By CHRIS McGOWAN
Harry Potter and the Forbidden Journey at The Wizarding World of Harry Potter at Universal Studios Florida. (Image courtesy of Universal Studios Florida.)
Not so long ago, in a galaxy not so far away, the first guests entered the Star Wars universe with the help of motion simulation and a first-person-perspective film created by George Lucas, Dennis Muren, VES and Industrial Light & Magic (ILM). Star Tours debuted in 1987 at Disneyland and was a groundbreaking ancestor of recent theme park attractions like Avatar: Flight of Passage, King Kong 360 3-D and Pirates of the Caribbean: Battle for the Sunken Treasure, rides that incorporate ultra-high frame-rate, ultra-high-resolution digital imagery, motion simulation and/or sensory stimuli. Such attractions place guests in the middle of the narrative, usually one based on a film franchise. It is an evolving form of entertainment – a generally short and intense storytelling mode – that offers media companies an additional way to leverage IP as well as create original content. This hybrid form is bringing VFX artists and theme park specialists together in ever-increasing numbers to provide visual effects and storytelling for attractions as well as the ride queues leading up to them.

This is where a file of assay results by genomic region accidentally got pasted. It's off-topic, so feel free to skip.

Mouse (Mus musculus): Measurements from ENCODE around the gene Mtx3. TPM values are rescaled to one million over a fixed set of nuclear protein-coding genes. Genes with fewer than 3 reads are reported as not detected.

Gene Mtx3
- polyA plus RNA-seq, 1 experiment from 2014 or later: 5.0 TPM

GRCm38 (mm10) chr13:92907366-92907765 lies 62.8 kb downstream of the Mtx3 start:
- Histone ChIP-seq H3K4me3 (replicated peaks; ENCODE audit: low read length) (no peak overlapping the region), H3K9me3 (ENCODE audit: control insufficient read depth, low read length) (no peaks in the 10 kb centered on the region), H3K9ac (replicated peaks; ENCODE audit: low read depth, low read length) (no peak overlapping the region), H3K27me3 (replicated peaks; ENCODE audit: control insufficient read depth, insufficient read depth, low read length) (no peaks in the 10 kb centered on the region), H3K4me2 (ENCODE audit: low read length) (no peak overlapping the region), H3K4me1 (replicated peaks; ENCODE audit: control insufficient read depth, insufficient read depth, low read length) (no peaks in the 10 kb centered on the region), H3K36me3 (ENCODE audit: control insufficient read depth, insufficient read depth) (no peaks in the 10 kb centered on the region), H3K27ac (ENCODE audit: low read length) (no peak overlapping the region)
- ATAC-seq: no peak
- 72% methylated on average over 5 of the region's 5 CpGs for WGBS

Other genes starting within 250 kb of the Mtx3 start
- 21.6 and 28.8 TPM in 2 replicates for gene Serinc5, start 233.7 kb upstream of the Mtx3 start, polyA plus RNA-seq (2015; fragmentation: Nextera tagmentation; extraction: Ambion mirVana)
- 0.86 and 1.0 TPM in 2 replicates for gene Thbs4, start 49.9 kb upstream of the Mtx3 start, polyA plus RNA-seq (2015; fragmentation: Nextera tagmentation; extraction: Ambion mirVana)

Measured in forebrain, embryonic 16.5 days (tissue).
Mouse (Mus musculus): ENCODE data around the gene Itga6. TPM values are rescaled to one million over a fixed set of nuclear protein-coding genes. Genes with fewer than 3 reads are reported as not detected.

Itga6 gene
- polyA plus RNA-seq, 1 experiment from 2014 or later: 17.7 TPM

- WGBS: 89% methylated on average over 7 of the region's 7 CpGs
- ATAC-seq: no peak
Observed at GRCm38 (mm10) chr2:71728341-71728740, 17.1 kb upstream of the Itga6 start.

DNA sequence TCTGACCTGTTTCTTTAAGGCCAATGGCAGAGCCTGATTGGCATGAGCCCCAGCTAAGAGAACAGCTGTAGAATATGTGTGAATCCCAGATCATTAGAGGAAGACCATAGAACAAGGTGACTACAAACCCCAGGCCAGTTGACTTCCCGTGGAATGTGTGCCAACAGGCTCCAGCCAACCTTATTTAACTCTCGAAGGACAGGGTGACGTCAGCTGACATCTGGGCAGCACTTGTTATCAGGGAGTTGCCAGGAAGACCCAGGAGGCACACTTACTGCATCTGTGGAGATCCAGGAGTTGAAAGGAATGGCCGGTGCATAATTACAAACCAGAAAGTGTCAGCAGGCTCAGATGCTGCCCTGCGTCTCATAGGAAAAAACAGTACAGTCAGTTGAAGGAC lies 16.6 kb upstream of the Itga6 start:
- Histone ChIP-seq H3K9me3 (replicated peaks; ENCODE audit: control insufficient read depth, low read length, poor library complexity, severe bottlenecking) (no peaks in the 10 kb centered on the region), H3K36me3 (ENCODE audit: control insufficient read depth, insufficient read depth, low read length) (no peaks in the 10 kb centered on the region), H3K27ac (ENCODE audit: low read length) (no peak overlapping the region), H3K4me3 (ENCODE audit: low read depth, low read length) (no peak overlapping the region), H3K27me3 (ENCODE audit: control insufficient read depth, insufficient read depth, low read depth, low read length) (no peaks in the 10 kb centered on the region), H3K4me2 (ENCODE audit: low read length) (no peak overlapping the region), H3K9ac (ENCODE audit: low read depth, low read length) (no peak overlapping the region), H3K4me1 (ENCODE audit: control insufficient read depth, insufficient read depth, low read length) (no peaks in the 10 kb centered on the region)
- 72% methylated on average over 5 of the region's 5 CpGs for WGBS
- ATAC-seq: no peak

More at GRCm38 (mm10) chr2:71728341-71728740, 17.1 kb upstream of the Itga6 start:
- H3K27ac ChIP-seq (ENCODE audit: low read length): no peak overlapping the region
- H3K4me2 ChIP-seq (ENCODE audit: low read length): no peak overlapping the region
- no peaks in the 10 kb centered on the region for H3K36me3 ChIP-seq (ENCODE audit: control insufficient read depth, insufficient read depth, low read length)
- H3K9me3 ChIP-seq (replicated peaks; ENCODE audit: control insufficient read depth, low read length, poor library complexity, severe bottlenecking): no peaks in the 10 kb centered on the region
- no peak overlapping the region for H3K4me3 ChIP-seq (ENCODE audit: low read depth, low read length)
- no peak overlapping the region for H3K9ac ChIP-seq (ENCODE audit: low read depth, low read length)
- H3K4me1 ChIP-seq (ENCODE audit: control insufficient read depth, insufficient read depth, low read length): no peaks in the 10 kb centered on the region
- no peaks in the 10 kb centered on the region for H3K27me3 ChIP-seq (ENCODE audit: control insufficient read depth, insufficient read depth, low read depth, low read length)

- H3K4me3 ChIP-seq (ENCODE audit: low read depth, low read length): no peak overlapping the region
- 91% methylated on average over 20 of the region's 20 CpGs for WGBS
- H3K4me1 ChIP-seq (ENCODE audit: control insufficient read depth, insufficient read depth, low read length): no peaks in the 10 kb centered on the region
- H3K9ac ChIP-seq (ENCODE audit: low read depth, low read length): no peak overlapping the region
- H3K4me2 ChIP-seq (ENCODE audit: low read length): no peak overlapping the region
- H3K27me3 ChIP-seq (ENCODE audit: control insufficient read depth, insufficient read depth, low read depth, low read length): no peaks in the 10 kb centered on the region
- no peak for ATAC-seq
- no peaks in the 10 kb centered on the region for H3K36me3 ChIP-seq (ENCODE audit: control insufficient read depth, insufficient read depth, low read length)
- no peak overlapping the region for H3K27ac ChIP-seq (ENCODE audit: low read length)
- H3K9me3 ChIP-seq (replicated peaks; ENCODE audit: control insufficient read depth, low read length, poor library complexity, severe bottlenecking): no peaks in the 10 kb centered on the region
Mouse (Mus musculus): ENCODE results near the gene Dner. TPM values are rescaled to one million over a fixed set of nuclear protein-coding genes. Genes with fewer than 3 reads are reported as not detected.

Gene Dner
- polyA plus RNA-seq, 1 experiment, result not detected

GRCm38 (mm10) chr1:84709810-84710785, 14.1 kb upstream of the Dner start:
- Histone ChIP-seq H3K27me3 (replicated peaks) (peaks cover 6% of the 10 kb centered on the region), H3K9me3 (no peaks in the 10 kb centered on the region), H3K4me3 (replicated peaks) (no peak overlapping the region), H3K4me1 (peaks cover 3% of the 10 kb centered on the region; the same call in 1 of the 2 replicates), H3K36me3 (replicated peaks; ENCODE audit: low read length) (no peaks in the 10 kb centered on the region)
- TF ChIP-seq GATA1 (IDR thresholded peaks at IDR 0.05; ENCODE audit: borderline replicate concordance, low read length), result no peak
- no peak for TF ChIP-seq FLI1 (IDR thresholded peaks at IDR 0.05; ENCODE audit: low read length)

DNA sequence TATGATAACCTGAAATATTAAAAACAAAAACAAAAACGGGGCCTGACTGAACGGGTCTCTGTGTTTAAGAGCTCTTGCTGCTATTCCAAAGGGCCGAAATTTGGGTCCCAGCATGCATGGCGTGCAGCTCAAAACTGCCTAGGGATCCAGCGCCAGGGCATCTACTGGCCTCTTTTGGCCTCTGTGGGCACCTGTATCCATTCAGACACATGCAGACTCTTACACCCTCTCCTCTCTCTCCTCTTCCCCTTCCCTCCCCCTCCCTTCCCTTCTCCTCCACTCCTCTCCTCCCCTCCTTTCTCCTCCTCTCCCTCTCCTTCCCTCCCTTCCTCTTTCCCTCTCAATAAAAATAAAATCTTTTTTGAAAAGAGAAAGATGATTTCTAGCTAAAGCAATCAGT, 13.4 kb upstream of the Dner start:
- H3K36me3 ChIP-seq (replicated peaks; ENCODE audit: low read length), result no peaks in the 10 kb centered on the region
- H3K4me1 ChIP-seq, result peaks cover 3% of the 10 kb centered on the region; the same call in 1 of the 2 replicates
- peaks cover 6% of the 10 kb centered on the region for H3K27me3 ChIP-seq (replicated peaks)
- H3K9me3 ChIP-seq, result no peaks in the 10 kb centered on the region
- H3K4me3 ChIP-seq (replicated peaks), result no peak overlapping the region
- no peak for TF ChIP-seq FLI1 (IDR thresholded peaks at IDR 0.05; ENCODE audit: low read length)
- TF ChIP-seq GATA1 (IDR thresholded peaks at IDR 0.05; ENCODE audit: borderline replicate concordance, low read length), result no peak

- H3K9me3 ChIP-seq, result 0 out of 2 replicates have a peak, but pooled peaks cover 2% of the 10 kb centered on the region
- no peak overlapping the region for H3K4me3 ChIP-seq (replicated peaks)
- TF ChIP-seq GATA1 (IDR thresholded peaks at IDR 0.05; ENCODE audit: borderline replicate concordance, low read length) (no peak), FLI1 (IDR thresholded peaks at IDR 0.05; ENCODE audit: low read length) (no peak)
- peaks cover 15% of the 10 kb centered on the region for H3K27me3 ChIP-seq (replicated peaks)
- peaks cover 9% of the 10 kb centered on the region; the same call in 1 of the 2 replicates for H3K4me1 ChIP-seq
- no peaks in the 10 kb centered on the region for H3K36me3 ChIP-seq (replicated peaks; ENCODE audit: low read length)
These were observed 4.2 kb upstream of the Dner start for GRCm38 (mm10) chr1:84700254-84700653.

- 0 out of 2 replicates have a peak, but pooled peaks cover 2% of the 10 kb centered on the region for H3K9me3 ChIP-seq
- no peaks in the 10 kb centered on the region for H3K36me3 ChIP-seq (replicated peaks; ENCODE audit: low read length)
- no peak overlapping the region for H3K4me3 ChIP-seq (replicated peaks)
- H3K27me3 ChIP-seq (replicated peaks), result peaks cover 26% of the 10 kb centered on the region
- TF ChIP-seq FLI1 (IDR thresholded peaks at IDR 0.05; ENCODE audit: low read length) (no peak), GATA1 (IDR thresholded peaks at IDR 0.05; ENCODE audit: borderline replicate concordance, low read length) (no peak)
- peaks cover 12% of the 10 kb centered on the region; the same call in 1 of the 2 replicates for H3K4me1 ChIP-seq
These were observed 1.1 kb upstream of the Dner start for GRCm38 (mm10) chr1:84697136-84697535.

Theme park designers have realized that “flat rides” need to adapt to today’s audiences, which generally have a short attention span and are interested in more immersive fare. Walt Disney Imagineering (WDI) and Lightstorm Entertainment (co-founded by James Cameron) teamed with Weta Digital to create Avatar: Flight of Passage for Disney’s Animal Kingdom; Universal Creative worked with Weta on King Kong 360 3-D for Universal Studios Hollywood; WDI collaborated with ILM on Pirates of the Caribbean: Battle for the Sunken Treasure for Shanghai Disneyland Park; and Sally Corporation worked with Pure Imagination Studios on numerous Justice League: Battle for Metropolis rides for multiple Six Flags parks.